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On latest release, 'Blessed', Lucinda Williams moves past bumps in the road

Brian T. Atkinson

Lucinda Williams abruptly halts her thought. She breathes deeply. Sighs with satisfaction. Now, the Louisiana native sets free her joy.

"I feel very blessed at this time in my life," Williams says with an easy laugh, effectively stretching a smile across state lines from the Los Angeles home she shares with husband and manager, Tom Overby. "You want to feel that way by the time you get to be (my age). I just turned 58, and my perspective is certainly different than when I was 48 or 38. I think (my) songs reflect where I am at any given time. This album is more reflective, more mature."

Not to mention absolutely seamless. Williams' "Blessed" (out today), one of her finest moments since 1998's Grammy-winning "Car Wheels on a Gravel Road," streams with unparalleled elegance for an hour straight.

Its key: personal evolution. Williams has fueled countless high-water marks with romantic scorn ("Changed the Locks," "Those Three Days"), but contentment clearly has deepened her wellspring. (She and Overby have been married nearly two years.) She tackles and transcends mortality ("Seeing Black," "Copenhagen"). Grants herself heart ("The Awakening") and hope ("Kiss Like Your Kiss"). She expresses gratitude ("Sweet Love"). In fact, Williams weaves that handsome reward throughout.

Consider the title track. "We were blessed by the minister who practiced what he preached," she sings, as a lilting guitar warms the song's already rich tone. "We were blessed by the poor man who said that heaven is within reach. We were blessed by the girl selling roses who showed us how to live. We were blessed by the neglected child who knew how to forgive." The song's universal message found her close to home.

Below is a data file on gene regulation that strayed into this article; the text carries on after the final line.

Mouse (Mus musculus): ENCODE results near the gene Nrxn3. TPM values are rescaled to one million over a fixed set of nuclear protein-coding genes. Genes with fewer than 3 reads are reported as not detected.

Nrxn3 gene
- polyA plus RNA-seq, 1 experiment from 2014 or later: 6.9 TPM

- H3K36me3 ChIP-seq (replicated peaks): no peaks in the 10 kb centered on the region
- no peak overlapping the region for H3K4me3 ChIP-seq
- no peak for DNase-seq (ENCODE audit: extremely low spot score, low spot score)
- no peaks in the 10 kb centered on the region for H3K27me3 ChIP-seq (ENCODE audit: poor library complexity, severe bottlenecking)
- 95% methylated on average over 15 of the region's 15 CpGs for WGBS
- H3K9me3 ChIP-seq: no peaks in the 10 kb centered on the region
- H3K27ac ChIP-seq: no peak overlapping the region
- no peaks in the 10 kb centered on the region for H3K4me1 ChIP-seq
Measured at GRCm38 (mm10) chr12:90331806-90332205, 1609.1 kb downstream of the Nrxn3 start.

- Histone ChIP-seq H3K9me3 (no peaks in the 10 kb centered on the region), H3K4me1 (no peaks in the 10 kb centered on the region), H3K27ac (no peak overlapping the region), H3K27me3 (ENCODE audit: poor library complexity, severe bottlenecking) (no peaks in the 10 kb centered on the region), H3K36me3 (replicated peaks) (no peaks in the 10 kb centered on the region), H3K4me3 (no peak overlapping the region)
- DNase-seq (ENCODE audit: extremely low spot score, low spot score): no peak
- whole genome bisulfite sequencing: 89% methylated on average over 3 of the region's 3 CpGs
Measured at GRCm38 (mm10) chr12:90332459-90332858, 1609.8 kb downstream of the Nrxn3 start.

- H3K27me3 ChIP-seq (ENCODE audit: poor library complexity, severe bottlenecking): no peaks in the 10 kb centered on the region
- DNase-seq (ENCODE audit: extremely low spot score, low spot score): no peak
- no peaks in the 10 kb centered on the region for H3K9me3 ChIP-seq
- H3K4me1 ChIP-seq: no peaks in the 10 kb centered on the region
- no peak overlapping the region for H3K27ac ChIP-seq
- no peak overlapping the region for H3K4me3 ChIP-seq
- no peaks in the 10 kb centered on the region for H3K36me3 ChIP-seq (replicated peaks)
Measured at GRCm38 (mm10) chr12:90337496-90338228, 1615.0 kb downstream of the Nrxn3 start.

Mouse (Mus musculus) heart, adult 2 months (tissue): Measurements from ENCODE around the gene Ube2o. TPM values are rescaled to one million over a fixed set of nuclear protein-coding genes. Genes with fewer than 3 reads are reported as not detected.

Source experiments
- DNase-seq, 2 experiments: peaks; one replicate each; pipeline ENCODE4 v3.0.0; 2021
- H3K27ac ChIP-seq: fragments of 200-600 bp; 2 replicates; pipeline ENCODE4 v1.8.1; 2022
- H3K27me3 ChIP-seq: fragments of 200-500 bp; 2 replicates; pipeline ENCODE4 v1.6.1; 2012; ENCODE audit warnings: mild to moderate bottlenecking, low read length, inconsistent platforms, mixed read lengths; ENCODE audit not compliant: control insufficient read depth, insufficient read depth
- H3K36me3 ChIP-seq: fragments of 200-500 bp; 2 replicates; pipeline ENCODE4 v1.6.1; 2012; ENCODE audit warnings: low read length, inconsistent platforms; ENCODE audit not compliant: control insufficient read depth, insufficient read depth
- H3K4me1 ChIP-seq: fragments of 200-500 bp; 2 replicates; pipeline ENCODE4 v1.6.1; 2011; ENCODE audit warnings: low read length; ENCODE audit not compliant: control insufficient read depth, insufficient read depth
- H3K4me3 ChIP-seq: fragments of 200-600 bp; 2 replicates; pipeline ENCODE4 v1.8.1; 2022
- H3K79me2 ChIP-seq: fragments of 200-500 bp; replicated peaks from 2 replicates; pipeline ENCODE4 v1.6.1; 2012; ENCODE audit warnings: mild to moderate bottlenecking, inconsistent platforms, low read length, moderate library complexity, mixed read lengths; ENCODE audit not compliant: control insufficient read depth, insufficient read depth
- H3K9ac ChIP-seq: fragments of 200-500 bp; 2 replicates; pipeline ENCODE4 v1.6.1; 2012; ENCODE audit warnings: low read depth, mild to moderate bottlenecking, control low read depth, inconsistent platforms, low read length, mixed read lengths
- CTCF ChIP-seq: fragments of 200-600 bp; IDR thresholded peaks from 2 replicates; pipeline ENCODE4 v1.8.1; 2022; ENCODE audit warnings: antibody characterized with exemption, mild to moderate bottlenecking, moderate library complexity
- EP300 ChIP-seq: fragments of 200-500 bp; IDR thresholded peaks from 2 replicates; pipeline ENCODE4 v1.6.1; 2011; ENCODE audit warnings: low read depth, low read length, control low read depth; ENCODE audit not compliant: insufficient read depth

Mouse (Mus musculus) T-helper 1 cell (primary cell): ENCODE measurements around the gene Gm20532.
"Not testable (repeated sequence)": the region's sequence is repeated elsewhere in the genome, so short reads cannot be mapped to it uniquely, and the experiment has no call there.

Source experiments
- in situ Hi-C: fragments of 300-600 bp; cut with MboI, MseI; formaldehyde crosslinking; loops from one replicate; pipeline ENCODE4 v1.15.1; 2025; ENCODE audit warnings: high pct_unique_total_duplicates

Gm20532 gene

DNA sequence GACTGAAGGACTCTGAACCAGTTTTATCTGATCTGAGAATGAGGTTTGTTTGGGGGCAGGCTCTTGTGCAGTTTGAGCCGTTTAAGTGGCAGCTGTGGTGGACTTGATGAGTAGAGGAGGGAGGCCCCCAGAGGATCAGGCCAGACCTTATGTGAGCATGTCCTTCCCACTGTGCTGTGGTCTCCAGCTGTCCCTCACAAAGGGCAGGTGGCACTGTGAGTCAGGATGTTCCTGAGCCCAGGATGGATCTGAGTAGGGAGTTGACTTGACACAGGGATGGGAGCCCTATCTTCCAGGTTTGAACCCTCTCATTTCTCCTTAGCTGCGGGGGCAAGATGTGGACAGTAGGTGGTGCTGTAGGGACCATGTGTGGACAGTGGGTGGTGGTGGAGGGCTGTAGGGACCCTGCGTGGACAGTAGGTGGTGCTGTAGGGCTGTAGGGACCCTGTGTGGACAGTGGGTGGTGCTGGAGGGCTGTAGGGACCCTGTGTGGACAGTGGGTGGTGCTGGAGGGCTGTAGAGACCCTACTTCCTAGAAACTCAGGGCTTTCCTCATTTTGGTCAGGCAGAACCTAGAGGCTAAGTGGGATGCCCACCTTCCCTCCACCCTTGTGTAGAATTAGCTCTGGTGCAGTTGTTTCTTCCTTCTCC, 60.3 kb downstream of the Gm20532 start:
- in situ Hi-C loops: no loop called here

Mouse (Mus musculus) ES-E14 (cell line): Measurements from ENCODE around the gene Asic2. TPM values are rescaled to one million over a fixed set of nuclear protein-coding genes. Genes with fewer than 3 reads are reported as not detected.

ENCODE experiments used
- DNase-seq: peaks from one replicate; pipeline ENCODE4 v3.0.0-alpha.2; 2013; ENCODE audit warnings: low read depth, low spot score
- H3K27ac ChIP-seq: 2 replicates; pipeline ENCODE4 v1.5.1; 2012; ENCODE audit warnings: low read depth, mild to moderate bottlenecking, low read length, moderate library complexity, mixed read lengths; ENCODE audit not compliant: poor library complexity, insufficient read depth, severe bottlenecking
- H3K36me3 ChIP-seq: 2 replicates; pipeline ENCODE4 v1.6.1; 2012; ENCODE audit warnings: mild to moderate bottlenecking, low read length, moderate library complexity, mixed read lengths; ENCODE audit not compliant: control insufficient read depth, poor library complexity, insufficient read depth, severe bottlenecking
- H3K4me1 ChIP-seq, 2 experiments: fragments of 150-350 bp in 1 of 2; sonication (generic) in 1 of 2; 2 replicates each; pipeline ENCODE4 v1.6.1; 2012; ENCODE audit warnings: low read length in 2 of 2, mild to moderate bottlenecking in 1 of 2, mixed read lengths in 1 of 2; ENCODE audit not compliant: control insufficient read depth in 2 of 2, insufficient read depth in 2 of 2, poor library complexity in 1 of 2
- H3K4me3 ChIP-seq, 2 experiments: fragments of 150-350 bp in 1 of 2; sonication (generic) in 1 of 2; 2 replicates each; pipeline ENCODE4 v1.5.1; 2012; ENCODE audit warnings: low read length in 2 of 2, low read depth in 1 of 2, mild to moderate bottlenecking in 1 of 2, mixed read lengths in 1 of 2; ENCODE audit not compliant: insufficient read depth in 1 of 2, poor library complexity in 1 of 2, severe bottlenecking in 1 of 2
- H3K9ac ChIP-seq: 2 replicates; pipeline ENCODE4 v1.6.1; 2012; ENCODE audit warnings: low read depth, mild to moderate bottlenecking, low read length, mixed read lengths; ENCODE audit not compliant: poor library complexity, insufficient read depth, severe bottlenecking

"This little girl selling roses would come into a Mexican restaurant that we go to a lot," Williams explains with a seemingly earnest sense of wonderment. "As long as we had some cash on us, we'd buy some. I was fascinated with this idea: What's this person's life like? I think we can gain something from different people in different ways that we might not realize. It's kind of philosophical."

Elsewhere, Williams allows groove ("Convince Me") and growl ("Buttercup") and seeks resolution both in shadows ("Ugly Truth") and shade ("To Be Loved"). At all times, crisp imagery ("Don't Know How You're Living") and sharp narrative storytelling ("Soldier's Song") fortify the critical and peer praise she's earned steadily since 1988's equally buoyant self-titled collection. (Remember, Time magazine did name Williams our best songwriter a decade ago.)

"I treasure Lucinda as a songwriter and a performer," iconic rocker Melissa Etheridge says. "She has a handle on the pulse of where rock and roll comes from. She's on the edge and wild and wicked, a purist who hasn't once sold out for anything." "I love the way she writes," echoes soulful singer-songwriter Amos Lee, who enlisted Williams for the duet "Clear Blue Eyes" on his recent chart-topping "Mission Bell." "I've probably listened to her song 'Little Angel, Little Brother' a thousand times. (As a songwriter), that's the kind of song that colors the edges of what you do."

Williams supplies inspiration at relative light speed these days. Notably, she's produced five studio albums since the millennium's turn, as many as she cut in the previous two decades.

"I've been pretty prolific as of late," the notorious perfectionist says. "Something just clicked on. I'm always coming up with ideas and jotting lines down. I save everything and put it in a folder. Some people are real disciplined and get up every day and try to finish a song a day or a song a week. I don't put that kind of pressure on myself. At some point, they're all going to be there."

Take note: They'll be in Austin later this month when Williams brings the new collection to the Lost Highway Records 10th anniversary showcase at South by Southwest (March 18 at ACL Live at the Moody Theater). "I love South by Southwest," she says.

"I think I played at the first one. It was, of course, a lot smaller and focused on local and regional artists. Then it started growing and growing. I tried to go around to all around to see all the artists that I could (early on). Over the years, I realized that I can't do that anymore. You've got to pick one or two a night."